New-Age Country Breakfast

 

One of the things that makes food so enjoyable is its ability to capture memories, powerful, sensory, olfactory memories born from food and packaged forever into our brains. Triggered by the spicy smell of thickening sausage gravy, the hiss of apples cooking in brown butter, and the sight of an over-crowded pie pan filled with white biscuits, I am nine years old and I can eat more biscuits and gravy than my grown grandfather.

Isn’t it funny how food has such control over us? Funny though food is, stored in the mind as a positive or negative experience with emotions to boot, it’s even funnier knowing that those emotions are actually born from deep within your gut.

Inside the deepest depths of your core, there are roughly 400 different species of bacteria—thus those bacterial genes outnumber our human genes thirtyfold. In essence, we are all more bacteria than we are human—which is a crazy thought. These critters make up what we call the human microbiome, and it houses 95% of your feel-good serotonin production. They work for us to keep us balanced, regular, and happy, so long as we feed them well, meaning with simple, whole foods.

Whole foods, like grains, are designed to be consumed in their entirety. With each part intact, the grain lends itself to proper digestion: beneficial fats and minerals in the germ, along with fiber in the bran help to slow down the speedy breakdown of energy-rich endosperm. Adding a sourdough culture helps to break-down difficult to digest components of grains, which renders them further accessible to our bodies for absorption.

Taking care of our gut and our mental state doesn’t mean that we can’t enjoy our most favorite comfort foods. Macaroni and cheese can easily be converted to include whole grains, as can chocolate chip cookies and biscuits and gravy. Though baking and cooking with whole grains may take some getting used to, once our palates have adapted to whole grains, we become devoted to these flavorful and satisfying offerings. Striking a balance between our memories, traditions, and happiness and our health may actually leave us feeling physically, emotionally, and digestively happier.

I’ve learned to adapt many recipes behind my memories and to cultivate new ones with the ones I love. With every scent of simmering sausage gravy and sputter of caramelizing apples, I am transported to a time of blackberry foraging and cobbler eating by the campfire, when loud engines revved among the dunes and tossed up sand as my family rode to the beach to sit on a piece of driftwood and eat lunch.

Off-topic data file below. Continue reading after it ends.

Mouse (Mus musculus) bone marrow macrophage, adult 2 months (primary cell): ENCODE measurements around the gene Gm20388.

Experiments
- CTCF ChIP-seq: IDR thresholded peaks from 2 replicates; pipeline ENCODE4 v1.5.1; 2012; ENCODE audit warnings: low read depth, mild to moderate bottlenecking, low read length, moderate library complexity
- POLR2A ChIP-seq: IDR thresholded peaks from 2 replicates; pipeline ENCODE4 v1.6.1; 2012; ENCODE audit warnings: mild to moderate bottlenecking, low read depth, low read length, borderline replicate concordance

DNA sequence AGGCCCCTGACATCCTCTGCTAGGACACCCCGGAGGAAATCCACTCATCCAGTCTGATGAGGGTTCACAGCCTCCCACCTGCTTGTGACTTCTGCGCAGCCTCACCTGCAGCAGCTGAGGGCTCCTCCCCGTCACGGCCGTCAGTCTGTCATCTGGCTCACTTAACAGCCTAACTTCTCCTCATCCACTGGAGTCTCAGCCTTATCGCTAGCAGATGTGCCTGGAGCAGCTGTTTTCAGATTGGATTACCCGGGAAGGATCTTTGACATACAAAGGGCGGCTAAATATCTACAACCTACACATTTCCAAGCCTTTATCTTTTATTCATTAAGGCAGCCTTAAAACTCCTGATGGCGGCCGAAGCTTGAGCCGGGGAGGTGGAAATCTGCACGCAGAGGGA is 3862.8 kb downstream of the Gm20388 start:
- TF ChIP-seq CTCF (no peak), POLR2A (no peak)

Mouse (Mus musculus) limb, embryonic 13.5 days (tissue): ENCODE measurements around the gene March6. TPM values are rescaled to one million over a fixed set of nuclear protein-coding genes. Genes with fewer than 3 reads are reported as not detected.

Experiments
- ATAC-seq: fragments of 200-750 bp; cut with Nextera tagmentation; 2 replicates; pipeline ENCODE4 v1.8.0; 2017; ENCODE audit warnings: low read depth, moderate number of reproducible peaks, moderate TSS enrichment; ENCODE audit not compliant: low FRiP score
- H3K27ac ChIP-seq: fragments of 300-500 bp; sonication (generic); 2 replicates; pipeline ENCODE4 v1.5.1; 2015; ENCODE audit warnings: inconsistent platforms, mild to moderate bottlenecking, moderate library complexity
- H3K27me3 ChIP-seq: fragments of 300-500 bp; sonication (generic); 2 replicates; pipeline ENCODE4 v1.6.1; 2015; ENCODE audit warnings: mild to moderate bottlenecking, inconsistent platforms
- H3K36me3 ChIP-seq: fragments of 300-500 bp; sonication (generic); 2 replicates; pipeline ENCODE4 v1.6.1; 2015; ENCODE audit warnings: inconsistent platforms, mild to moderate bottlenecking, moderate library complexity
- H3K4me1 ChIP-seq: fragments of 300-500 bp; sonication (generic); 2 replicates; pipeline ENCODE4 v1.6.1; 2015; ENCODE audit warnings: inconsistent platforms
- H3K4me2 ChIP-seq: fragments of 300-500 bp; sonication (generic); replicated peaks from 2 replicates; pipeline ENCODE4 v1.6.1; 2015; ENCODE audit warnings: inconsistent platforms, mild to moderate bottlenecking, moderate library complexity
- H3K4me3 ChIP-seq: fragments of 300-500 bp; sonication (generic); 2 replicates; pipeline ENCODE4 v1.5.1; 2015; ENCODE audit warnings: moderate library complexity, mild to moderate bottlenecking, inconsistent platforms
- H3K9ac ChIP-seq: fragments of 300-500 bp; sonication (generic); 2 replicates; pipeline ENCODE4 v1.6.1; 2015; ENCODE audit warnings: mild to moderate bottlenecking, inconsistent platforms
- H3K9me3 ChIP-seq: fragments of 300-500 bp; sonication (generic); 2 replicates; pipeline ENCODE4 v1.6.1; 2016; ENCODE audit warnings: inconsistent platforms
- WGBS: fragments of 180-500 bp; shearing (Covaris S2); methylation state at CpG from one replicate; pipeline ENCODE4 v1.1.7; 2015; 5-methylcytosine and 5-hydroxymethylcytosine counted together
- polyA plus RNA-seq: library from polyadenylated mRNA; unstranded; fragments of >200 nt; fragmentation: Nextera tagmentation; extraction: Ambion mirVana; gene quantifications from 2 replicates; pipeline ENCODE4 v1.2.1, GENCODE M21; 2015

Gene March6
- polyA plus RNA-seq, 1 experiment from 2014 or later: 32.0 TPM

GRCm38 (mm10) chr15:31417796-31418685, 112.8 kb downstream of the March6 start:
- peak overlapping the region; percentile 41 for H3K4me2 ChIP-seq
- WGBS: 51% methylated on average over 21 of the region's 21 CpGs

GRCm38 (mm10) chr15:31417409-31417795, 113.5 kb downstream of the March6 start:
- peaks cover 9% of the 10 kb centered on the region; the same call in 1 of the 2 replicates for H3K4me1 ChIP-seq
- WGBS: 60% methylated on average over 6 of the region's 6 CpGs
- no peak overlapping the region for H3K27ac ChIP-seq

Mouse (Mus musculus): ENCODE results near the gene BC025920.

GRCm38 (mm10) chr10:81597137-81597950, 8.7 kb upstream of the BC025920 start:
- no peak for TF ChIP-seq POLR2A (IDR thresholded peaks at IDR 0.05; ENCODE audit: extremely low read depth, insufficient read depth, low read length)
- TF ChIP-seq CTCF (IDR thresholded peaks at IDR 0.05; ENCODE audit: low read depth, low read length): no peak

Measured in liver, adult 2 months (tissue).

Powerful emotions around food are no coincidence. We’ve worked out a great trade with our many partners in digestion: good eats for them and powerful happiness for us. I wanted to share with you my adaptation of my most favorite meal. It is a meal fit for every imaginable interpretation of the term comfort food and I hope it leaves you feeling nourished.

Recipes

Though it’s technically not the same as my Gram’s, I would say it’s even better: homemade biscuits with locally grown and milled whole grains, a rich sausage gravy made from locally raised and seasoned pork, and crisp fresh apples seasoned with fresh herbs from the garden.

Whole Grain Buttermilk Biscuits 

Yield 10 biscuits

There is a wonderful source of whole grains in Chico at Rancho Llano Seco. They sell bags of whole Spelt and Emmer flour at the Saturday Farmers’ Market, flours that make for a flaky and tender, wholesome and nutritious batch of biscuits. If you prefer a more familiar light and fluffy variety of biscuit, feel free to substitute the Spelt flour for unbleached white flour.

1 cup whole spelt flour,

1 cup whole emmer flour

1 teaspoon baking powder

½ teaspoon baking soda,

½ teaspoon sea salt,

1 stick  plus 1 tablespoon cold, unsalted butter

heaping ½ cup cold sourdough culture

¼-⅓ cup cold buttermilk

Preheat oven to 450°F and place a baking stone on the middle rack. Allow the stone to heat up for at least 20 minutes before baking your biscuits.